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The Parish Church of St Cadoc
The ParishChurch is situated in the one-time village of Cadoxton and is affectionately referred to as the ‘OldVillageChurch’. One hundred and fifty years ago, Cadoxton was the largest village in the Barry area: for example, in 1844 the Parliamentary register contained 25 names: Twenty from Cadoxton and five from Barry.
The church was founded in 800AD and dedicated to St Cadoc, it was from the church that the village took its name.
St Cadoc’s Church is an ancient church, and is of historic interest, one of the historical attractions is a Laudian Altar-rail which ‘boxes in’ the Altar on three sides. It is a Grade11 listed building. The present structure being Norman but built on the site of an earlier church founded by St Cadoc himself.
The church itself is nestled behind a row of large Yew trees, the graveyard is now closed, but the remembrance garden is still being used.
The Church of St Mary the Blessed Virgin
St Mary’s is a complete contrast to the ParishChurch, it is a large town centre church, which in fact was never completed. This was due to the downturn in the wealth of the principal patroness of the church. Even so, the church was able to seat 500, this has now been greatly reduced, the main nave area will seat about 150.
St Mary’s was built for Tractarian worship (high Mass) and the High Altar boasts a splendid replica of crucifix and six candle stick from one of the Spanish Cathedrals. The church has now been partially re-ordered with a westward-facing nave altar and a westward altar in the side Chapel’ (the two new altars for these two places being consecrated by Bishop David Thomas in February 2002.
The Church of St. Baruc, Barry Island
St. Baruc is an important Celtic saint of Wales. He was a student of the famous St. Cadoc and there has been a place of worship dedicated to Baruc since his burial there around the year 700AD. The name Barry is believed to be a corruption of Baruc and during the middle ages a pilgrimage to Baruc’s burial place was considered to be very important. In fact 4 visits to Baruc were equal to 1 visit to Rome on the pilgrimage “league tables”. Thus Barry Island became a very sacred Christian site.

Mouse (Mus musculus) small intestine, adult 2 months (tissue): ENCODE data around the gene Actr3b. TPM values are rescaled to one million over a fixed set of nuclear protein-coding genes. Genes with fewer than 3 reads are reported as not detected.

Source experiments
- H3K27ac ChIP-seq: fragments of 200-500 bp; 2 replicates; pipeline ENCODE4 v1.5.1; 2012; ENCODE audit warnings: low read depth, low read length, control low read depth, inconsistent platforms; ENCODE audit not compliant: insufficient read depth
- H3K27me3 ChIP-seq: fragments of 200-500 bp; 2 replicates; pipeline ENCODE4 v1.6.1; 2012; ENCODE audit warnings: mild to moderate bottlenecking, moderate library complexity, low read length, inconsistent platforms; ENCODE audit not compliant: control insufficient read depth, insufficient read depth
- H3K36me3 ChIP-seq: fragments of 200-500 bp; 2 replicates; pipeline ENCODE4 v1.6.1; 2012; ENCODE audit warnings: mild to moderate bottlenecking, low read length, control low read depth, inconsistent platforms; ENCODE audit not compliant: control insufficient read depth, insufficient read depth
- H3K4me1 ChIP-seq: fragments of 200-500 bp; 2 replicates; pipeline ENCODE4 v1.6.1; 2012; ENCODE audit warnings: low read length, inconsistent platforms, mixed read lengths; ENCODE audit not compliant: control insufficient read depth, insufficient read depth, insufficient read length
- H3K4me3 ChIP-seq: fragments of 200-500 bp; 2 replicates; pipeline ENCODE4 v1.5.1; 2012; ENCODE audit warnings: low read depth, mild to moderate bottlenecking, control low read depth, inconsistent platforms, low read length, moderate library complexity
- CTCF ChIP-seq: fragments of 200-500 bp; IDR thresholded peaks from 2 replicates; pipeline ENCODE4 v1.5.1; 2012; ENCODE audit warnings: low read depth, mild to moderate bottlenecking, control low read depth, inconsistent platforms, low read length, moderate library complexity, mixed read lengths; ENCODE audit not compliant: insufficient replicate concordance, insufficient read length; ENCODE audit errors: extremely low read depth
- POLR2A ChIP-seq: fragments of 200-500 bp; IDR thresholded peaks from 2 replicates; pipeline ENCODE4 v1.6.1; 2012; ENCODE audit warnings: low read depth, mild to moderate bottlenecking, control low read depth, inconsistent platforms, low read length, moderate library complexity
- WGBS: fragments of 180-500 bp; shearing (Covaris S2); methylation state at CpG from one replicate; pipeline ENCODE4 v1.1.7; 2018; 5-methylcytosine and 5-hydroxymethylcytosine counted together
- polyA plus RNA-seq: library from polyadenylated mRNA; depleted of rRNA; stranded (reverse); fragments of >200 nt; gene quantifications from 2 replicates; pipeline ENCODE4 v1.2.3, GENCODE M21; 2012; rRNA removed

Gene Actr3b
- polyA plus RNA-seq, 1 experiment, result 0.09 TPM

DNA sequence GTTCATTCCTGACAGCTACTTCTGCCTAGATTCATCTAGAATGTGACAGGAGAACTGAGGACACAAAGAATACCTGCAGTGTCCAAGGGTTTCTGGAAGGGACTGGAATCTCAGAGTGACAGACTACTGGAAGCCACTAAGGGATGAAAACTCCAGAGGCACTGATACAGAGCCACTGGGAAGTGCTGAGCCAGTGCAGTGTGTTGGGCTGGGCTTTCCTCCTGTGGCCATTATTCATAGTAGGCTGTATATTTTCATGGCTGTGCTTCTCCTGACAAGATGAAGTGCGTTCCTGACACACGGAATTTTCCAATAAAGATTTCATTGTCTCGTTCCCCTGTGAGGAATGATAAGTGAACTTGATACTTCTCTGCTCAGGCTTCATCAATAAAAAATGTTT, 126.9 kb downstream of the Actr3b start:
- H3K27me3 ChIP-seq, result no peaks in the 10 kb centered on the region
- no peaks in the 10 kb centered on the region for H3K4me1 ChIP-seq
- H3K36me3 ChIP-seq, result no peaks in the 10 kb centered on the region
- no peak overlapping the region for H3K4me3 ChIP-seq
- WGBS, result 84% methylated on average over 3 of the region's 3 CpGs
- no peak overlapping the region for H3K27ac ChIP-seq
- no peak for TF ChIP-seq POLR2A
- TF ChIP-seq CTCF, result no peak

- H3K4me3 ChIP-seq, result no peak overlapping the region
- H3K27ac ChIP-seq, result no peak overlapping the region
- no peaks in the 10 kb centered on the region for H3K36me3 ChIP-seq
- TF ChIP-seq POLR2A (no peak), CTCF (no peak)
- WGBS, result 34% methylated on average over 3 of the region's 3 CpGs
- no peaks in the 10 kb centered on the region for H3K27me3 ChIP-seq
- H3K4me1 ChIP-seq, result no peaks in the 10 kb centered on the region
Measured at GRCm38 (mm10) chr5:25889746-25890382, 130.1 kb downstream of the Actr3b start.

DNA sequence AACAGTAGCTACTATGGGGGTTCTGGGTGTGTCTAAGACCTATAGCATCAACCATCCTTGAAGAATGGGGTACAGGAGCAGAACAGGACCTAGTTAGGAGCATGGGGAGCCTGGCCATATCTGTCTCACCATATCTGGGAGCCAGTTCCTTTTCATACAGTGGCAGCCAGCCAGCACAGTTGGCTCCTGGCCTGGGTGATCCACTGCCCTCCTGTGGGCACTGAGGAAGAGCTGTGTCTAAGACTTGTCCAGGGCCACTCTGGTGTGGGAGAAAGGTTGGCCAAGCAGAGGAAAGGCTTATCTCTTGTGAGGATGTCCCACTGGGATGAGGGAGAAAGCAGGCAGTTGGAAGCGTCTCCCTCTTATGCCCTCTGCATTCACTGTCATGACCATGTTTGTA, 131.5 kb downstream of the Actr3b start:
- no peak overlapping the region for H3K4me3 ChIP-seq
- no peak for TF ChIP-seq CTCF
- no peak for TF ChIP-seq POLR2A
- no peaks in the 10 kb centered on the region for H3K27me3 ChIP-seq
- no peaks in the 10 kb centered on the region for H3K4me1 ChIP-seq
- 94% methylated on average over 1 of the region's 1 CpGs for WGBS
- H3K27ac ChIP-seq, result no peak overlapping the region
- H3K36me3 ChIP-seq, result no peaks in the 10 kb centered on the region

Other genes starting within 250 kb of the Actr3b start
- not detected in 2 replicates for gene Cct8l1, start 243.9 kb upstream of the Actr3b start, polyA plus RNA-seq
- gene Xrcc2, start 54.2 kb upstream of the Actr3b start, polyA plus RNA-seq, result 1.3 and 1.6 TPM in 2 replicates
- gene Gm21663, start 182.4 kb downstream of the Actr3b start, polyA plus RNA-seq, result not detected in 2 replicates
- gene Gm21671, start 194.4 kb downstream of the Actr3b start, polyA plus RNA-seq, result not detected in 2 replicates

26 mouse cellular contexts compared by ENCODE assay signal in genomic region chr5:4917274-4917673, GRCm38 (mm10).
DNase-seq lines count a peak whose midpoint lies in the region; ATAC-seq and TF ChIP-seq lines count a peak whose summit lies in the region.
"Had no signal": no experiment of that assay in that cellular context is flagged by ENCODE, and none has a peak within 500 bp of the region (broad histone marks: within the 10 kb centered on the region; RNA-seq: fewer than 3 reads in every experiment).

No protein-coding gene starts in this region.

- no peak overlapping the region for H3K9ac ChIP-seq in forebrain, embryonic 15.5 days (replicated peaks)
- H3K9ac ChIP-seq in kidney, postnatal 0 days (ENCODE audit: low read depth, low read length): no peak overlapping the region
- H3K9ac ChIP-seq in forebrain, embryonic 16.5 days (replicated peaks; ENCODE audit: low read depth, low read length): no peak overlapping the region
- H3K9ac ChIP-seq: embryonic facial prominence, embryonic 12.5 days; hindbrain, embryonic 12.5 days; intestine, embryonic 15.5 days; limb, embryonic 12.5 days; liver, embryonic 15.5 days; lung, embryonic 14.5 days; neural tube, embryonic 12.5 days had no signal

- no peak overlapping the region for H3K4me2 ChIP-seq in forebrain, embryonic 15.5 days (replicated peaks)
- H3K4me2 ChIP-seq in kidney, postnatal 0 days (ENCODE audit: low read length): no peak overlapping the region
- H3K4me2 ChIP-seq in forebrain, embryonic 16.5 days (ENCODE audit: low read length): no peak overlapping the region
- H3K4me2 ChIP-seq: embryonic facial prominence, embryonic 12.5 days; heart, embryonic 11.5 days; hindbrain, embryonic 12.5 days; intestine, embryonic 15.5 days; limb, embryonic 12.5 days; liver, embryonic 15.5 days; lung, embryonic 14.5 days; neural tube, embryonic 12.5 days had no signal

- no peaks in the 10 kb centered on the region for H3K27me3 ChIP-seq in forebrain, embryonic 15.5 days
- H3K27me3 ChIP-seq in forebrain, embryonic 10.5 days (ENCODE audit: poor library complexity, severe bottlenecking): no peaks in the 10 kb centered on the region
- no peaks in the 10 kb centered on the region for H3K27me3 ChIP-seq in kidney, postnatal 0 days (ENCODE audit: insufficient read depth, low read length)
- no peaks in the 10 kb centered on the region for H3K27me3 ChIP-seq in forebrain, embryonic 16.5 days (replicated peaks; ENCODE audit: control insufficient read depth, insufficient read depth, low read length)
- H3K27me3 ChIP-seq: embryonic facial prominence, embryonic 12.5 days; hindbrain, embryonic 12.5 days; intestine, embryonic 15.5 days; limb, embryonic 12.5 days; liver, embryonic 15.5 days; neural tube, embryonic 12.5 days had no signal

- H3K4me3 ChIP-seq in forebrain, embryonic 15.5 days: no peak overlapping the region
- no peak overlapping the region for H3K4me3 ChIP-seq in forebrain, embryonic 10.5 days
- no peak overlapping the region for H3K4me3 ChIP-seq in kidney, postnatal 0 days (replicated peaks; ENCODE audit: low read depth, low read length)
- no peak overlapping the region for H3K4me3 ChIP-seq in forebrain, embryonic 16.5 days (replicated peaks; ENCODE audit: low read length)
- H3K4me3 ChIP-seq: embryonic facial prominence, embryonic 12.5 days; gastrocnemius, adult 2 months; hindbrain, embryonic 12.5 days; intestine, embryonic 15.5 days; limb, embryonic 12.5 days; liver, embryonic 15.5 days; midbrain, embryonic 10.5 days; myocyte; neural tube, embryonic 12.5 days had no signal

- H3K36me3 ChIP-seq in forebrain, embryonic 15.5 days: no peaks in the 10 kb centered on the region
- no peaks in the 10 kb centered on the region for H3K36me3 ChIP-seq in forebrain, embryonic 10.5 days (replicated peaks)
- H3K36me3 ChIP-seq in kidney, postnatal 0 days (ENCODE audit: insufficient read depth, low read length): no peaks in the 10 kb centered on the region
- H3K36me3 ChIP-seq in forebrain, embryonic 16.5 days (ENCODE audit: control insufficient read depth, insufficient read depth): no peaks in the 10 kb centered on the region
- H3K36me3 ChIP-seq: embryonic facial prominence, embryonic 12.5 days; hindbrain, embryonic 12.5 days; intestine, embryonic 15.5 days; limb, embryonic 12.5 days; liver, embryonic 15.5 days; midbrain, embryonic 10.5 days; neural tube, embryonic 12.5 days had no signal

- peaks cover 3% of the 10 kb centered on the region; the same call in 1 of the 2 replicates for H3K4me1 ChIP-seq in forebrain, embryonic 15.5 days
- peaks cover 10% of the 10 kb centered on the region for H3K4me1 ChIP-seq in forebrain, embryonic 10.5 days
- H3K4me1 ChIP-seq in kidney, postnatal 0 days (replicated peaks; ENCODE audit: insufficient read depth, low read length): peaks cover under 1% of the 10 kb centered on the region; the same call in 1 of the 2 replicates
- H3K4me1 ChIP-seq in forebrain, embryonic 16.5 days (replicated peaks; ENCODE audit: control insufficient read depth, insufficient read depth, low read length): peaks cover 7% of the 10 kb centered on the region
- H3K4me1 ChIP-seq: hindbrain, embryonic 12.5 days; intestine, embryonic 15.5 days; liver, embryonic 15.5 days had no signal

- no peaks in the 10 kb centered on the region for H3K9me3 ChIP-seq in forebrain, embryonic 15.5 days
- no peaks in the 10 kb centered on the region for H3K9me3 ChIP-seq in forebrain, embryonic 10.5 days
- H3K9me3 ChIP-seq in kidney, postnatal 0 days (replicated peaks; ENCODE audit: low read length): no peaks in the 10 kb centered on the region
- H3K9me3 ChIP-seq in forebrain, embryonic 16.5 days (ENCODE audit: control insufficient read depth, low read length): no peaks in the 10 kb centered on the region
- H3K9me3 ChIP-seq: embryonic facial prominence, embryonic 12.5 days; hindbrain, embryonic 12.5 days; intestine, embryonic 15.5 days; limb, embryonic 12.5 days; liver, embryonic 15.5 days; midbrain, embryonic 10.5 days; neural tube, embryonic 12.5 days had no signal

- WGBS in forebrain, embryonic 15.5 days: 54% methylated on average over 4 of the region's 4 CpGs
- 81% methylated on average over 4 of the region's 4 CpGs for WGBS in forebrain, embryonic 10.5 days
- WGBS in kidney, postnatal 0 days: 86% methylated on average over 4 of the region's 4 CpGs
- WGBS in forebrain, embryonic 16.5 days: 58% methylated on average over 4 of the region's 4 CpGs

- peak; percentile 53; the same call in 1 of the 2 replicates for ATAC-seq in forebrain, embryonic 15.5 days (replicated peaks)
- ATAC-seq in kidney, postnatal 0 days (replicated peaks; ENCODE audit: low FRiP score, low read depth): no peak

The current Church of St. Baruc on Barry Island is a newer building although the ruins of the ancient chapel and priest’s house are still used for a Celtic service on the feast of St. Baruc on 27th September each year. The Church has a small but devoted congregation who are proud to worship at the only Church in the world dedicated to St. Baruc.
All Saints church
The Church of All Saints’ was built in 1908 as a response to the rapidly increasing population of Barry at that time. It is an imposing building and its clock tower dominates the Barry skyline from many angles. The view from the top of the tower is quite breathtaking and well worth a look if you ever get the chance and you have a head for heights.
The churchmanship of the parish is what Anglicans would describe as “middle of the road” with an emphasis on traditional Anglican worship. The community of All Saints is tangible with a variety of societies and committees based at the Church each with its own busy schedule. Please see our societies page for a full list and for further information about their forthcoming events.
All Saints benefits from a large congregation but there’s always room for more and a warm welcome awaits new members and visitors alike.
Our 9:30am service has a Sunday School in the hall during term time which children aged between 3 and 16 are most welcome to attend.
The Church of Merthyr Dyfan
Information to follow
The Church of St. Paul the Apostle
St Paul’s closed in 2016, for a time worship carried on in the hall until December 2017 when the last service was held. The site is currently on the market. Funds from the sale will go to developing Merthyr Dyfan